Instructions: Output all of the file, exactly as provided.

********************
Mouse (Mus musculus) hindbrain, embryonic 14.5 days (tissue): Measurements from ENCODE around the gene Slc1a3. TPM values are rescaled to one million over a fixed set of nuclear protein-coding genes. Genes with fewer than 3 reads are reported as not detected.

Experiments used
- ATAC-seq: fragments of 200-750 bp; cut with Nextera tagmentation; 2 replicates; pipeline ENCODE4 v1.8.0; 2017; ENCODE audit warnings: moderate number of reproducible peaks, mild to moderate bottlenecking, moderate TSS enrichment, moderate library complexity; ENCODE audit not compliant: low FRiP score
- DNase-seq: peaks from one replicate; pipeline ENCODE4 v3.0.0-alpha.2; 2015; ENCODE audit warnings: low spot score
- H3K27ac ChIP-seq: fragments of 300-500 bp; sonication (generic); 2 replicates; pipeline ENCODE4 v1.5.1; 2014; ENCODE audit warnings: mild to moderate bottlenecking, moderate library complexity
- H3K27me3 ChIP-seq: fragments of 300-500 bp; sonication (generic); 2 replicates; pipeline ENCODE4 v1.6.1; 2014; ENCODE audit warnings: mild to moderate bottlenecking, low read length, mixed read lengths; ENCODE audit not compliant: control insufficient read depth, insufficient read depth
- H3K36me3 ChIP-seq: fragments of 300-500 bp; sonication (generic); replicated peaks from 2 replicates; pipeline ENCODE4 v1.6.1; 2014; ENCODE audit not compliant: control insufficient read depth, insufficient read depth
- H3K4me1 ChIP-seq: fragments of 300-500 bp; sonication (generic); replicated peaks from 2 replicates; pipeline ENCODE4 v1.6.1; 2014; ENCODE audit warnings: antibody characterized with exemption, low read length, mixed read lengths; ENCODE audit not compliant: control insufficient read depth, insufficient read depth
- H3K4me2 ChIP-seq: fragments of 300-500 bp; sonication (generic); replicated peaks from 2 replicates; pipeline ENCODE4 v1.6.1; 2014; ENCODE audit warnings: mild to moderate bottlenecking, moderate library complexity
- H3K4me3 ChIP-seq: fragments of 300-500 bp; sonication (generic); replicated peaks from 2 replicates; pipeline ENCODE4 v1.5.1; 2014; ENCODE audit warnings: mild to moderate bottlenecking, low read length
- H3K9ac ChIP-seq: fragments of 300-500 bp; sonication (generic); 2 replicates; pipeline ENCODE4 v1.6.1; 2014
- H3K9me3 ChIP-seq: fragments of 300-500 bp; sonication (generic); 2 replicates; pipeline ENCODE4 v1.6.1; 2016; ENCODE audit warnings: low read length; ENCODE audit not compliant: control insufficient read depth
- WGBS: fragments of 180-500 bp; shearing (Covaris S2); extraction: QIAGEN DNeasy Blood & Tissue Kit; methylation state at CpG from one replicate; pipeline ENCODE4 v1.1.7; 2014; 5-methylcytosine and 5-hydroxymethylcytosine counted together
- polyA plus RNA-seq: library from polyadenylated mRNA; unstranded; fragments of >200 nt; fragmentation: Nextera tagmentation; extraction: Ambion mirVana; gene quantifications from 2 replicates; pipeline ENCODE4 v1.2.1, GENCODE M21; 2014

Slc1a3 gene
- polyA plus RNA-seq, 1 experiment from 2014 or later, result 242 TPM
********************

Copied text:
Mouse (Mus musculus) hindbrain, embryonic 14.5 days (tissue): Measurements from ENCODE around the gene Slc1a3. TPM values are rescaled to one million over a fixed set of nuclear protein-coding genes. Genes with fewer than 3 reads are reported as not detected.

Experiments used
- ATAC-seq: fragments of 200-750 bp; cut with Nextera tagmentation; 2 replicates; pipeline ENCODE4 v1.8.0; 2017; ENCODE audit warnings: moderate number of reproducible peaks, mild to moderate bottlenecking, moderate TSS enrichment, moderate library complexity; ENCODE audit not compliant: low FRiP score
- DNase-seq: peaks from one replicate; pipeline ENCODE4 v3.0.0-alpha.2; 2015; ENCODE audit warnings: low spot score
- H3K27ac ChIP-seq: fragments of 300-500 bp; sonication (generic); 2 replicates; pipeline ENCODE4 v1.5.1; 2014; ENCODE audit warnings: mild to moderate bottlenecking, moderate library complexity
- H3K27me3 ChIP-seq: fragments of 300-500 bp; sonication (generic); 2 replicates; pipeline ENCODE4 v1.6.1; 2014; ENCODE audit warnings: mild to moderate bottlenecking, low read length, mixed read lengths; ENCODE audit not compliant: control insufficient read depth, insufficient read depth
- H3K36me3 ChIP-seq: fragments of 300-500 bp; sonication (generic); replicated peaks from 2 replicates; pipeline ENCODE4 v1.6.1; 2014; ENCODE audit not compliant: control insufficient read depth, insufficient read depth
- H3K4me1 ChIP-seq: fragments of 300-500 bp; sonication (generic); replicated peaks from 2 replicates; pipeline ENCODE4 v1.6.1; 2014; ENCODE audit warnings: antibody characterized with exemption, low read length, mixed read lengths; ENCODE audit not compliant: control insufficient read depth, insufficient read depth
- H3K4me2 ChIP-seq: fragments of 300-500 bp; sonication (generic); replicated peaks from 2 replicates; pipeline ENCODE4 v1.6.1; 2014; ENCODE audit warnings: mild to moderate bottlenecking, moderate library complexity
- H3K4me3 ChIP-seq: fragments of 300-500 bp; sonication (generic); replicated peaks from 2 replicates; pipeline ENCODE4 v1.5.1; 2014; ENCODE audit warnings: mild to moderate bottlenecking, low read length
- H3K9ac ChIP-seq: fragments of 300-500 bp; sonication (generic); 2 replicates; pipeline ENCODE4 v1.6.1; 2014
- H3K9me3 ChIP-seq: fragments of 300-500 bp; sonication (generic); 2 replicates; pipeline ENCODE4 v1.6.1; 2016; ENCODE audit warnings: low read length; ENCODE audit not compliant: control insufficient read depth
- WGBS: fragments of 180-500 bp; shearing (Covaris S2); extraction: QIAGEN DNeasy Blood & Tissue Kit; methylation state at CpG from one replicate; pipeline ENCODE4 v1.1.7; 2014; 5-methylcytosine and 5-hydroxymethylcytosine counted together
- polyA plus RNA-seq: library from polyadenylated mRNA; unstranded; fragments of >200 nt; fragmentation: Nextera tagmentation; extraction: Ambion mirVana; gene quantifications from 2 replicates; pipeline ENCODE4 v1.2.1, GENCODE M21; 2014

Slc1a3 gene
- polyA plus RNA-seq, 1 experiment from 2014 or later, result 242 TPM